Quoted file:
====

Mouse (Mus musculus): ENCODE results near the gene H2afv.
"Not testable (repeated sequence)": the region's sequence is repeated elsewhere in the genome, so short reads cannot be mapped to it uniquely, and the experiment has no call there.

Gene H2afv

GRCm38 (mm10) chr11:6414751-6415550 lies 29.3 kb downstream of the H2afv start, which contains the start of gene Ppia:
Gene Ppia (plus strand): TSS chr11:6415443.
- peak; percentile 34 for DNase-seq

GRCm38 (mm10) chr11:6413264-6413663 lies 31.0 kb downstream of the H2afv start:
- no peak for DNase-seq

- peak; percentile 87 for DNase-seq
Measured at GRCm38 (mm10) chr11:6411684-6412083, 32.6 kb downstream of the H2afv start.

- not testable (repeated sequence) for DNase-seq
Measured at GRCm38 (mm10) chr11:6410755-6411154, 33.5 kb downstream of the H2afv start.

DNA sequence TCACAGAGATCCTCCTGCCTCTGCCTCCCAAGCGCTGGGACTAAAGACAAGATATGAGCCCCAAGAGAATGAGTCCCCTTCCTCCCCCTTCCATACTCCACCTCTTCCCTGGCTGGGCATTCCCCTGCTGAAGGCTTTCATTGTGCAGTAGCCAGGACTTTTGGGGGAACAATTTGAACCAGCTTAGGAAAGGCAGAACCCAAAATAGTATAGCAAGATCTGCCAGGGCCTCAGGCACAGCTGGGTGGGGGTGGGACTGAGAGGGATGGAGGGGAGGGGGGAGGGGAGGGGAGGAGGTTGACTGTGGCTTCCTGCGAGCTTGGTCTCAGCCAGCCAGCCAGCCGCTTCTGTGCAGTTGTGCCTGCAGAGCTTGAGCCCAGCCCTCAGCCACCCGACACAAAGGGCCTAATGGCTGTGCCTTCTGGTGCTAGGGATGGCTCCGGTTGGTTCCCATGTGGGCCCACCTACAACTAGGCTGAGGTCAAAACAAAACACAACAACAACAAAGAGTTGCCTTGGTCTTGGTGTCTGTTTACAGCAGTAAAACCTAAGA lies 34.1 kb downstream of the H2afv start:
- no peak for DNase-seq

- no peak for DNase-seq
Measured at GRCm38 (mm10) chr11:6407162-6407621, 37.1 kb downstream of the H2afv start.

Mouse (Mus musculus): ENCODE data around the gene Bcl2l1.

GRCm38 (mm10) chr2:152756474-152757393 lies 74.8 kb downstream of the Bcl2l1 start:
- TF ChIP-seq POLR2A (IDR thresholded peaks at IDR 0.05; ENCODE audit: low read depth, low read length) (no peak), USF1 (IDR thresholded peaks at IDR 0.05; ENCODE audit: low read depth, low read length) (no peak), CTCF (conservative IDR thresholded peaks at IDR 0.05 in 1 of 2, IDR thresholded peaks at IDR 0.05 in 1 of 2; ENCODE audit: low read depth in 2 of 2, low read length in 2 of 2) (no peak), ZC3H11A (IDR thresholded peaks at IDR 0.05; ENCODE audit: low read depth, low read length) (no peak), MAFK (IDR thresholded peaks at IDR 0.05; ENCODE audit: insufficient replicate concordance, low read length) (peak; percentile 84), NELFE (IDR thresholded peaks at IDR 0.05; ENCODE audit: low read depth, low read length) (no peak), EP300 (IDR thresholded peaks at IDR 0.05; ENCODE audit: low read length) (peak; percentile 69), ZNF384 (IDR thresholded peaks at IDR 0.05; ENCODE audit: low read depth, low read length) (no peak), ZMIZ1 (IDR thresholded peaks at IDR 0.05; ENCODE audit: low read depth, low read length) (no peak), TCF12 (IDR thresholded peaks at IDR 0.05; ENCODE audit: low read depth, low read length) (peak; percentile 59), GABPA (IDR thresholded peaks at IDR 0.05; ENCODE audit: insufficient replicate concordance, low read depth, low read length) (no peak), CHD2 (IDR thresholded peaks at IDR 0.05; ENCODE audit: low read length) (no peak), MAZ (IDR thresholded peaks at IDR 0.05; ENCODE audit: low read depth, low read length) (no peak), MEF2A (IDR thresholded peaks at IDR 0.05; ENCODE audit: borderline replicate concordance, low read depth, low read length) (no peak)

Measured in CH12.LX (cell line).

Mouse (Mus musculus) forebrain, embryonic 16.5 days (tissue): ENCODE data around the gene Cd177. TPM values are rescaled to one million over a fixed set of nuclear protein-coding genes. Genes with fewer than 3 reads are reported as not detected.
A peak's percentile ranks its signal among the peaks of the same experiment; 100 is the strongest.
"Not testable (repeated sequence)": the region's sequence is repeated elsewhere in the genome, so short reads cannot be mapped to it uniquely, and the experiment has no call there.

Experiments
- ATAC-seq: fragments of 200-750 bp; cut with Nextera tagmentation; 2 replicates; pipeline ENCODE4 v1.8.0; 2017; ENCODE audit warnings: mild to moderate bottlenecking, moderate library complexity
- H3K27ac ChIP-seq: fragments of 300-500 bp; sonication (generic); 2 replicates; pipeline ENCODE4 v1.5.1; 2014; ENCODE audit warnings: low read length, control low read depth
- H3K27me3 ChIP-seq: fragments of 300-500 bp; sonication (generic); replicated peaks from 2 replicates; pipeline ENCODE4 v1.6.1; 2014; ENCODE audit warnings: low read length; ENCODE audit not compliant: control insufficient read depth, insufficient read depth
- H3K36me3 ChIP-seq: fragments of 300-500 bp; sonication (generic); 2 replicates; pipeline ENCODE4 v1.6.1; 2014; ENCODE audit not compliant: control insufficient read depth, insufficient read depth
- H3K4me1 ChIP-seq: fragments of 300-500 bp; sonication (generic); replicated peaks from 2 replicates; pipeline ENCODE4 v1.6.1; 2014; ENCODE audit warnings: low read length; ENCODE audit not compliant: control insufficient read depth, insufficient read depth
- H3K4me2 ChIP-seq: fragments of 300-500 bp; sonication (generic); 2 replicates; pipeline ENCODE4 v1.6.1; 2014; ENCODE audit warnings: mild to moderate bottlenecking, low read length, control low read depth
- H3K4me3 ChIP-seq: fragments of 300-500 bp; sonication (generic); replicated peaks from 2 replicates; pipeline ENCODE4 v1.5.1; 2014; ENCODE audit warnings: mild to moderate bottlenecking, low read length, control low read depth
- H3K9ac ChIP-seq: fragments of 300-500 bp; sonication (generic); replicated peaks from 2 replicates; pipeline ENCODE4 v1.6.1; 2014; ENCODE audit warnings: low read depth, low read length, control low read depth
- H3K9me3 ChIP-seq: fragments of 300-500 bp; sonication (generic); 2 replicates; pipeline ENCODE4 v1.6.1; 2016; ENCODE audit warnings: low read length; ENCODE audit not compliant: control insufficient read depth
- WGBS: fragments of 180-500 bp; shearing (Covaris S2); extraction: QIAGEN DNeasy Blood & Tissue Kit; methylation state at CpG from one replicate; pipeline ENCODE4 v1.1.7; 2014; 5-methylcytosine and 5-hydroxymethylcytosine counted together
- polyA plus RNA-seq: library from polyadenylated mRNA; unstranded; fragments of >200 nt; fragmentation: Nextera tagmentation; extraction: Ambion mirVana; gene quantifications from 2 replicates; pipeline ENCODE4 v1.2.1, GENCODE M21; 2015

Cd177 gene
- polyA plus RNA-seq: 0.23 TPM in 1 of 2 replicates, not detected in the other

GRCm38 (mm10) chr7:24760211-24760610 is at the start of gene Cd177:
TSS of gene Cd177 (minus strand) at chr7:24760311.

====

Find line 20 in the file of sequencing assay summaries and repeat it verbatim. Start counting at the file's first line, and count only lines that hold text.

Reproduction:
Measured in CH12.LX (cell line).